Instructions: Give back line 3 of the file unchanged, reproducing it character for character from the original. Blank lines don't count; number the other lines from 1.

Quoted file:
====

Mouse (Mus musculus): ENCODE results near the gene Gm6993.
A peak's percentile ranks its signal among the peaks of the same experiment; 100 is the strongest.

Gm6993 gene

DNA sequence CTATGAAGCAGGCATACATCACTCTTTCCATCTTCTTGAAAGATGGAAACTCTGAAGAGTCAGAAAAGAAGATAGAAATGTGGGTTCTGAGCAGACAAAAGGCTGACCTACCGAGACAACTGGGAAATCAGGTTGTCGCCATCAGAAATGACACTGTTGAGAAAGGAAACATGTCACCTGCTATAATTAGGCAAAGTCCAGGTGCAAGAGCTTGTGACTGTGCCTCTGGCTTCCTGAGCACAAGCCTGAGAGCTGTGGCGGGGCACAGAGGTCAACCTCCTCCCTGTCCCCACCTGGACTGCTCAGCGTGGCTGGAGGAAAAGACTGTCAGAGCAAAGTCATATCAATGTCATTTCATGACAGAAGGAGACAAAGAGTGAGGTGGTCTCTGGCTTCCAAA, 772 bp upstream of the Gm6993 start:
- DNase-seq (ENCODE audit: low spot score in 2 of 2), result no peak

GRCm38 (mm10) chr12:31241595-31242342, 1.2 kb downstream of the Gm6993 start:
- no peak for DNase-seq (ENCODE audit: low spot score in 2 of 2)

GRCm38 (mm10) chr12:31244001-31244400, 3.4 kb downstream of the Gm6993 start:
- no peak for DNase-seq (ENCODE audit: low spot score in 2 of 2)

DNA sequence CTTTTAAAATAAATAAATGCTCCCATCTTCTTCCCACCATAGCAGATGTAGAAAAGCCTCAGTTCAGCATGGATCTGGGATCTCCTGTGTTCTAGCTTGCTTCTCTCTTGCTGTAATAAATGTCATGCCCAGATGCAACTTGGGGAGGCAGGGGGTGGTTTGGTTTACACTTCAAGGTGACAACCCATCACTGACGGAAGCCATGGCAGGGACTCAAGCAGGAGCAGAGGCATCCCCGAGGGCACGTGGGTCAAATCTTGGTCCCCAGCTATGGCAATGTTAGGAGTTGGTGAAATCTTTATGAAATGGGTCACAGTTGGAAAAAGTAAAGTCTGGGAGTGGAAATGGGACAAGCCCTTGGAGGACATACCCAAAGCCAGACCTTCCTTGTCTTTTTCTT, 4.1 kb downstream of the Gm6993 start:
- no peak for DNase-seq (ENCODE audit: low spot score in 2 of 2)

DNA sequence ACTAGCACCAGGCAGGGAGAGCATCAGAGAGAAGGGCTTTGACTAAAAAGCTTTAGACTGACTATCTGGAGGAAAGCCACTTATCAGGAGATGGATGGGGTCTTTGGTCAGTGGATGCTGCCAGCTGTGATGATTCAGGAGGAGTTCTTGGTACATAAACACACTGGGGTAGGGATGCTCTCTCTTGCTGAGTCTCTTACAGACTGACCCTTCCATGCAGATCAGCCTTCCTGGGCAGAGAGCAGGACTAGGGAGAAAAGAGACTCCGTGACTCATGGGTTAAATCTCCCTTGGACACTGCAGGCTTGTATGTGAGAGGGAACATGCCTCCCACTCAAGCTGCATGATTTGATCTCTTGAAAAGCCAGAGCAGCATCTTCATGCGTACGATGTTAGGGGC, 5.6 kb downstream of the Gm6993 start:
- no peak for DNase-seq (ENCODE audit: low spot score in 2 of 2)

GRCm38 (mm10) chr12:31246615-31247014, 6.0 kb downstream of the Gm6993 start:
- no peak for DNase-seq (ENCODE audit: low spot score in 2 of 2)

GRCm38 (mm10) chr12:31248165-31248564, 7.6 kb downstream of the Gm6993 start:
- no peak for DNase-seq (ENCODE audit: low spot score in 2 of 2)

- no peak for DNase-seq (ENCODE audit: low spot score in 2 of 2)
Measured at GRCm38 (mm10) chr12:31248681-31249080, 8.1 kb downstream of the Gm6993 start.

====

Gm6993 gene